Video: Notts TV visited the original Bramley apple tree in Southwell in 2016.
Nottingham Trent University has completed a deal to buy the original Bramley Apple tree to try to prolong its life and open it up to public visitors.
The tree is inside a rose garden in Southwell in Nottinghamshire and is effectively the creator of all Bramley Apples.
It was grown from a pip more than 200 years ago, but it is dying because of an incurable honey fungus infection which could kill it in around two years time if no new action is taken.
The university first revealed in October it was close to a deal to buy it from previous owner Coulson Howard so its experts can start working on a plan to keep it alive as long as possible.
The completion of the deal was announced on Tuesday (May 8), along with confirmation the university has bought the rose garden containing the tree along with two cottages on Church Street in Southwell from Mr Howard, which will be refurbished and used for postgraduate student accommodation.
“We are delighted with this news and now intend to set about trying to preserve this iconic tree for as long as possible,” said Professor Robert Mortimer, the Dean of the university’s School of Animal, Rural and Environmental Sciences.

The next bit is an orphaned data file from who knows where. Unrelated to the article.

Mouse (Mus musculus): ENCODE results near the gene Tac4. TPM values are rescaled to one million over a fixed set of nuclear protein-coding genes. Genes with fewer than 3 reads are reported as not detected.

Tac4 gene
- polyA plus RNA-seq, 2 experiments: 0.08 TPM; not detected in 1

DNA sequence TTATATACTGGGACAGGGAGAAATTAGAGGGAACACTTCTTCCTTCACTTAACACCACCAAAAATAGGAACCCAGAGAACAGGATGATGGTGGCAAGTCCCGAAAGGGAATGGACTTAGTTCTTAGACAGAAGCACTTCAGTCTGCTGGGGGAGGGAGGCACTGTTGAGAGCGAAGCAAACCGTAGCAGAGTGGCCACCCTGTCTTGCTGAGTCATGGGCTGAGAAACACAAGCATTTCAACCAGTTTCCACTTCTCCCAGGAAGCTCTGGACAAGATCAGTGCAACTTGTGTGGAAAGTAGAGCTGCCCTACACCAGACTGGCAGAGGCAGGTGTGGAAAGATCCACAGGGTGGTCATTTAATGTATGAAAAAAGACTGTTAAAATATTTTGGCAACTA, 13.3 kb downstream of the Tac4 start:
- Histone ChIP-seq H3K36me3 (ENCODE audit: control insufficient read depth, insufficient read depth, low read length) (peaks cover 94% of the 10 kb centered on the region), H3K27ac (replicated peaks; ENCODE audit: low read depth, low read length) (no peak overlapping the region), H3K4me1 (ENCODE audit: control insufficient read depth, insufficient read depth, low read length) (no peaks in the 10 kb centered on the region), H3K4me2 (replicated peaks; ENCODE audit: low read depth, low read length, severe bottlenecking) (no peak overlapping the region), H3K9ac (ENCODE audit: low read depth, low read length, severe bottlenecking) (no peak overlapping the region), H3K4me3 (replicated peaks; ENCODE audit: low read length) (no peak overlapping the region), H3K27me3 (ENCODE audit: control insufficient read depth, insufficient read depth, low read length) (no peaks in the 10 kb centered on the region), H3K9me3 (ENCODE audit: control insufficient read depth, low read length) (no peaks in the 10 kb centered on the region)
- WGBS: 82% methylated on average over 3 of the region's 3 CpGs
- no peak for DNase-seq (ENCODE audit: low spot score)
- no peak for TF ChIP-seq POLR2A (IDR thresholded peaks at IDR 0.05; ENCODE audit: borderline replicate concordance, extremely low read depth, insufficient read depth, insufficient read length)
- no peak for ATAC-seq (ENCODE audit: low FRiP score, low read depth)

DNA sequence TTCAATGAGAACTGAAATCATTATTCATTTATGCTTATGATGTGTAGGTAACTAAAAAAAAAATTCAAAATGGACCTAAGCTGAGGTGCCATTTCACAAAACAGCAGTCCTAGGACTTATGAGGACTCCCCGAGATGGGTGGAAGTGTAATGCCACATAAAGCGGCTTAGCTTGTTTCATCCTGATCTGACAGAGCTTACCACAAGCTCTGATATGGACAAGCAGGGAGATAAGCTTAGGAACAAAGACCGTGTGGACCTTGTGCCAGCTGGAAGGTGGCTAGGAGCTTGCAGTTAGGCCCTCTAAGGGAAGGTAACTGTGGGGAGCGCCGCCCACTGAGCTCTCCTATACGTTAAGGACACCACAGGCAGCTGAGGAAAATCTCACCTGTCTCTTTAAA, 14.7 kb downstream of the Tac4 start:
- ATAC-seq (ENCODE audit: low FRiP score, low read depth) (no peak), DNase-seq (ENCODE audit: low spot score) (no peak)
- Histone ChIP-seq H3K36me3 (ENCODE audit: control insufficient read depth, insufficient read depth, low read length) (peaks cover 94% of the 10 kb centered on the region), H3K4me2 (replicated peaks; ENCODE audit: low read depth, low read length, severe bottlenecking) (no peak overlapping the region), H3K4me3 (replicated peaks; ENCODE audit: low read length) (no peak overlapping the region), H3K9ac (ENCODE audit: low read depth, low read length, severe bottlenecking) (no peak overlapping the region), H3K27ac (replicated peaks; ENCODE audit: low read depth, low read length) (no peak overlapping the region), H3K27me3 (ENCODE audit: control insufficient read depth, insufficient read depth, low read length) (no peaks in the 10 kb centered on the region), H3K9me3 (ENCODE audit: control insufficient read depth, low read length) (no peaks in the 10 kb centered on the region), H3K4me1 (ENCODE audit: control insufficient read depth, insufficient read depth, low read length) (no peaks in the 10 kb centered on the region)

Horticulture staff and students will carry out an initial assessment of the tree and then set about carefully tending it with the aim of prolonging its life.
Grafts of the original tree will also be replanted at the Brackenhurst Campus.
The university added it hopes to open up the rose garden to members of the public, as well as develop plans to formally celebrate the history and heritage of the Bramley, which is the UK’s most popular cooking apple.
Southwell resident Mary Ann Brailsford planted the pip while still a young girl between 1809-1815. More than 40 years later new occupier Matthew Bramley allowed local gardener Henry Merryweather to take cuttings from the tree to grow in his family’s nursery – provided they had the name ‘Bramley’s Seedling’.
The first recorded sale of a Bramley was on October 31, 1862, when Mr Merryweather sold three Bramley apples for two shillings.
In 1900 the tree blew down in a storm but managed to survive.
Today there are more than 300 Bramley growers in England, and about 83,000 tonnes of the apples are grown annually in the UK. The apples are very large and typically used in desserts.
Professor Mortimer added: “We want to play our part in recognising the importance of the Bramley’s Seedling, the nation’s favourite cooking apple, and celebrate its huge cultural significance for Southwell, the UK and globally.
“The original tree is one of the most significant and well-known. Unfortunately it will inevitably perish due to disease, but we want to try to preserve this great tree for the people of Southwell for as long as possible.”
The annual Bramley Festival, which celebrates the origins of the Bramley Apple in Southwell, is now in its 25th year and will be held on Saturday October 20, with celebrations in Southwell Minster and throughout the town.